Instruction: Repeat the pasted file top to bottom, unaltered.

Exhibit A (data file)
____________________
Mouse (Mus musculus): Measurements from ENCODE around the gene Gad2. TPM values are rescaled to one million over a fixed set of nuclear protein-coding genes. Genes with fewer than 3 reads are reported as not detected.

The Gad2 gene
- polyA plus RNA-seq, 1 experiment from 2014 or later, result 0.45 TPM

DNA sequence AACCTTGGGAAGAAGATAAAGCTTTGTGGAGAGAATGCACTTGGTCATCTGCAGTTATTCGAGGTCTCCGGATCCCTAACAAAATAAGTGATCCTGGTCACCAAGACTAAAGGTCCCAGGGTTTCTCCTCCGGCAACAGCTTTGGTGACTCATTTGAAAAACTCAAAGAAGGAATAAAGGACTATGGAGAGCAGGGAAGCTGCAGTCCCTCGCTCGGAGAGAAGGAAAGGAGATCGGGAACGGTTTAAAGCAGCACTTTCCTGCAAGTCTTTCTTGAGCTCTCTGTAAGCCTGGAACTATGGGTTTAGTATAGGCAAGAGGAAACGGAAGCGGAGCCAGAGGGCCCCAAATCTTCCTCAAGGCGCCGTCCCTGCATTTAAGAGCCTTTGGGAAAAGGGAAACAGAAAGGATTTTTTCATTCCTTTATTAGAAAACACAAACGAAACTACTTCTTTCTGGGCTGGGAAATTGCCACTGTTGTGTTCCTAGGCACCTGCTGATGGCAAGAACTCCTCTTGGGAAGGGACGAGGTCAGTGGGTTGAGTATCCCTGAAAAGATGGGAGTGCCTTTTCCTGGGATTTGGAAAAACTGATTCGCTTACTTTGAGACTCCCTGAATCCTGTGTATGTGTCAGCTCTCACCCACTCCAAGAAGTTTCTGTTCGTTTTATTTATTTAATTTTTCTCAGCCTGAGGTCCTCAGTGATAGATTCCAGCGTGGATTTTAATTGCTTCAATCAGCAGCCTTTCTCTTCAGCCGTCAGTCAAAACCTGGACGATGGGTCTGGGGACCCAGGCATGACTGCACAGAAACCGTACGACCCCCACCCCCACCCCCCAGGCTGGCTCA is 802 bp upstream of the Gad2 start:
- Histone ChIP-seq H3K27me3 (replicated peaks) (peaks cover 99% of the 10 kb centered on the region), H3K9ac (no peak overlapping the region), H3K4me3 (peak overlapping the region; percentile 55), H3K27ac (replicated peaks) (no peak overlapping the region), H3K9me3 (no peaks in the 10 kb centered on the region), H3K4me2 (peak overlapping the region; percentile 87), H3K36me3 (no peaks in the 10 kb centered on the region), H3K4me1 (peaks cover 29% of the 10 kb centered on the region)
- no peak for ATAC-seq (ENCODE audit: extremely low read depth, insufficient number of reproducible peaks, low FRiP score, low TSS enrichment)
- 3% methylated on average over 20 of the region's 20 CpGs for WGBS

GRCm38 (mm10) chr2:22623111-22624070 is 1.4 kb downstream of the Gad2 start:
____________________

Mouse (Mus musculus): Measurements from ENCODE around the gene Gad2. TPM values are rescaled to one million over a fixed set of nuclear protein-coding genes. Genes with fewer than 3 reads are reported as not detected.

The Gad2 gene
- polyA plus RNA-seq, 1 experiment from 2014 or later, result 0.45 TPM

DNA sequence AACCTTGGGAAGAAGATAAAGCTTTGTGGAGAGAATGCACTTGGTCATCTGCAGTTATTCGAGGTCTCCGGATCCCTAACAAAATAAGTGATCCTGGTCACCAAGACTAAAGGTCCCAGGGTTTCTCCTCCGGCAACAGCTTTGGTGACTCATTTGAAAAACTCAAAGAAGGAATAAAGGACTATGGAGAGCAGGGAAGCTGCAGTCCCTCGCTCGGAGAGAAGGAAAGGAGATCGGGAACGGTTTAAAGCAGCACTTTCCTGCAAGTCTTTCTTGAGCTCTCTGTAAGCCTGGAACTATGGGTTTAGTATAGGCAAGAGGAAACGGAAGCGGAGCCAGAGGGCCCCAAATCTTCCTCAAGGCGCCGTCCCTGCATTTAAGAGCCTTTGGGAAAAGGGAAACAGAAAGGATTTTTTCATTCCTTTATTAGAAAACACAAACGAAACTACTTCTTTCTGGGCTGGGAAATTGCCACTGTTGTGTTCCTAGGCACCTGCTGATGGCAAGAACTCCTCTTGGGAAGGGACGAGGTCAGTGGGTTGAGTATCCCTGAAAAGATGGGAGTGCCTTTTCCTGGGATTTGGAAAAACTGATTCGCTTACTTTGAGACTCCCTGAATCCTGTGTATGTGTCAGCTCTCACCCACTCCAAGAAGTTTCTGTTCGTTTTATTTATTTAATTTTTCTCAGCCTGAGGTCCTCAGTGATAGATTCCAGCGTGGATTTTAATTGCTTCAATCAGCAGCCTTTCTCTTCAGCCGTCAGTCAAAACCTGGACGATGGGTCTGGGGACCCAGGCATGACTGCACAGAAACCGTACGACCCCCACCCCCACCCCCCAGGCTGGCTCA is 802 bp upstream of the Gad2 start:
- Histone ChIP-seq H3K27me3 (replicated peaks) (peaks cover 99% of the 10 kb centered on the region), H3K9ac (no peak overlapping the region), H3K4me3 (peak overlapping the region; percentile 55), H3K27ac (replicated peaks) (no peak overlapping the region), H3K9me3 (no peaks in the 10 kb centered on the region), H3K4me2 (peak overlapping the region; percentile 87), H3K36me3 (no peaks in the 10 kb centered on the region), H3K4me1 (peaks cover 29% of the 10 kb centered on the region)
- no peak for ATAC-seq (ENCODE audit: extremely low read depth, insufficient number of reproducible peaks, low FRiP score, low TSS enrichment)
- 3% methylated on average over 20 of the region's 20 CpGs for WGBS

GRCm38 (mm10) chr2:22623111-22624070 is 1.4 kb downstream of the Gad2 start: